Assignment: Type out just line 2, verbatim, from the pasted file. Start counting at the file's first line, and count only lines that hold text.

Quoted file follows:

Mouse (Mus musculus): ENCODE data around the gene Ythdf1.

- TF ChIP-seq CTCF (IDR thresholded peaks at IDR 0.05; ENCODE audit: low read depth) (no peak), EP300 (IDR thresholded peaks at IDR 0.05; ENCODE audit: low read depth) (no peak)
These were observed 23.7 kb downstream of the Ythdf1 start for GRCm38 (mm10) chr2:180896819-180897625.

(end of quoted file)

- TF ChIP-seq CTCF (IDR thresholded peaks at IDR 0.05; ENCODE audit: low read depth) (no peak), EP300 (IDR thresholded peaks at IDR 0.05; ENCODE audit: low read depth) (no peak)